Shortly after the incident, 8 of the state troopers and 2 of the officers involved in the shooting were detained and charged with use of excessive force and abuse of power. But the arrests have not quieted the storm of protest that's continued to build over the killings. Led by Porfirio Munoz Ledo, President of Mexico's center-left Democratic Revolutionary Party, the opposition has staged a series of protests demanding the resignation of Guerrero's governor, Ruben Figueroa. A traditional caciquer or strongman, Figueroa is a hardline leader of the PRI, the Institutional Revolutionary Party that's governed Mexico, and Guerrero, with an iron hand for more than 65 years.
(shot of Munoz Ledo speaking to demonstration)
Munoz Ledo has had little trouble convincing his followers that the government is lying --- that there was nothing routine about the checkpoint set up the morning of June 28th. Instead, Munoz Ledo charges the killings took place because Figueroa was determined to stop an anti-government protest rally scheduled that afternoon.
MUNOZ LEDO: It is a classic cacique attitude. He didn't like this kind of campesino movement, and then he prepared the massacre, the killing. He called by phone, we have the directory of that. He averted some mayors of the region that the campesinos were going to those places, and he prepared --- he prepared a thing and he sent the judiciary police to kill that --- like that! It's a view increasingly shared by the Mexican press and most independent observers, among them political science professor Denise Dresser:
DENISE DRESSER: Guerrero is a state that's been ruled for over 40 years by the Figueroa family, and they've ruled it as their personal fiefdom. In this case, I believe that Ruben Figueroa probably tried to keep peasant organizations under control, and his way of doing that was resorting to repression, violence, clamping down on independent organizations so that they wouldn't create trouble for him.
CHARLES KRAUSE: But if that was the case, Figueroa's strategy seems to have backfired. Munoz Ledo and the Left continue to protest the killings in Acapulco and Mexico City. Many of the relatives of those killed and their sympathizers have seized the town hall in Coyuca de Benitez, the administrative capital of the region where the killings took place. Jorge Luis Salas told us that before the incident in June, there was growing tension in the area due to a political vendetta on the part of the local mayor.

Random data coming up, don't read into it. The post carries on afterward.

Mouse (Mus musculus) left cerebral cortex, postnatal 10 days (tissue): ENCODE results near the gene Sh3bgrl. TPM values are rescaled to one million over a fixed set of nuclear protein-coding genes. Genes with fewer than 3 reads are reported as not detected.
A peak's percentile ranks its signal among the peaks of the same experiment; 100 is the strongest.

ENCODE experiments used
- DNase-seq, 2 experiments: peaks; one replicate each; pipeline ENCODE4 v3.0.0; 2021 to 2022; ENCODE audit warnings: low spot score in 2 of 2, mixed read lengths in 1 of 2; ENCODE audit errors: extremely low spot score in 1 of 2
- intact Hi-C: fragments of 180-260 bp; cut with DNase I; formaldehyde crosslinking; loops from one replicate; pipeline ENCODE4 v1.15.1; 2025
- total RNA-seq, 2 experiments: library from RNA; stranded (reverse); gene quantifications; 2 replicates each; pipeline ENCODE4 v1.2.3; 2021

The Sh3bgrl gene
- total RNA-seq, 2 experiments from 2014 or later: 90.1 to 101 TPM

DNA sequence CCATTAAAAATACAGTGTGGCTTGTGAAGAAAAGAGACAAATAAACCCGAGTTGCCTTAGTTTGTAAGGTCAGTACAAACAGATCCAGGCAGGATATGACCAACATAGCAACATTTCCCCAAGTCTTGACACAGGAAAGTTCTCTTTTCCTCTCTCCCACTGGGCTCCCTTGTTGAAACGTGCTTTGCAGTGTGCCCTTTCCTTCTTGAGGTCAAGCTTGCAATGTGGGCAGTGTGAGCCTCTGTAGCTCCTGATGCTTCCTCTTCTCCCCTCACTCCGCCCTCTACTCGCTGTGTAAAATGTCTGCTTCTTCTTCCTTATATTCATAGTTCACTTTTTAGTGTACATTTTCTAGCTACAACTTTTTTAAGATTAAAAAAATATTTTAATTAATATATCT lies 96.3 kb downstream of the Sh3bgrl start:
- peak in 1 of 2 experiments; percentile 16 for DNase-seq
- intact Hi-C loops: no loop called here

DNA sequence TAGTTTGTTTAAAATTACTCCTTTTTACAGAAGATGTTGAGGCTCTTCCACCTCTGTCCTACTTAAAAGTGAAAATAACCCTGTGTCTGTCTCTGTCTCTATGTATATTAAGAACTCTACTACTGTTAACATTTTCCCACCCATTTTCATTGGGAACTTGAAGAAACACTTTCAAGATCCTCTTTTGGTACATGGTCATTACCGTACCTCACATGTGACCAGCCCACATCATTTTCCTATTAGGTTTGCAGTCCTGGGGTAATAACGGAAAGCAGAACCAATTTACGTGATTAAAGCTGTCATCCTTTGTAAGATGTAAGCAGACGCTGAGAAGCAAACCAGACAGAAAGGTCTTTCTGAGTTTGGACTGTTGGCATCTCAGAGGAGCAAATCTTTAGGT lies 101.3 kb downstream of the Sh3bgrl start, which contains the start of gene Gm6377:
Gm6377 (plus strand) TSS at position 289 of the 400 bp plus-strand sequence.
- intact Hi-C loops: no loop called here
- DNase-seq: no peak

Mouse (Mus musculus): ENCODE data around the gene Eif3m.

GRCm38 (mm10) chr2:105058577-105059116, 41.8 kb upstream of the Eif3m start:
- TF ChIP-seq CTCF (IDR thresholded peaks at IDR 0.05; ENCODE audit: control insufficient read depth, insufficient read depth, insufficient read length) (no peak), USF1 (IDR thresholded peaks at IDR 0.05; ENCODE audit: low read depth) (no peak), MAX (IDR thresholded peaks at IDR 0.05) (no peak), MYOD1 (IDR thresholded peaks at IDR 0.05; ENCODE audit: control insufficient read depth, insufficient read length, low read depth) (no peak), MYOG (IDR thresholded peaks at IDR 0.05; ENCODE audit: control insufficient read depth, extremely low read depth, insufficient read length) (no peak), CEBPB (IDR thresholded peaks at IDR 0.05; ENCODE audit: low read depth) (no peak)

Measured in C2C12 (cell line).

An ally of Figueroa's, the mayor was withholding essential fertilizer from campesinos in Paso Real and elsewhere he believed to be sympathetic to the left. As a result, a group called the Campesino Organization of the Southern Sierra, or OCSS, had planned a protest for the afternoon of June 28th...and many of those aboard the trucks from Paso Real were on their to the protest when they were killed. Not much is known about the OCSS. But Sarmiento says he's been told by intelligence sources that the group is committed to radical, but peaceful political change.
SERGIO SARMIENTO: "They're not involved in guerrilla--guerrilla actions, for example. But they do have links, or some of their people have links to very small armed groups that are operating in Guerrero at this point. The OCSS is an organization that stems from other leftist organizations and other small guerrilla groups that operated in the 1970s in Guerrero. But it is not an armed organization as far as I can see.
CHARLES KRAUSE: But there are some armed organizations in Guerrero?
SERGIO SARMIENTO: My information indicates that there are. Despite continuing denials, even many of the governor's supporters suspect there was a connection between the planned protest and the killings.
CHARLES KRAUSE: Ron Lavender, an American real estate broker who's lived in Acapulco for more than 40 years, says he believes it's the OCSS leadership that's to blame, not the governor.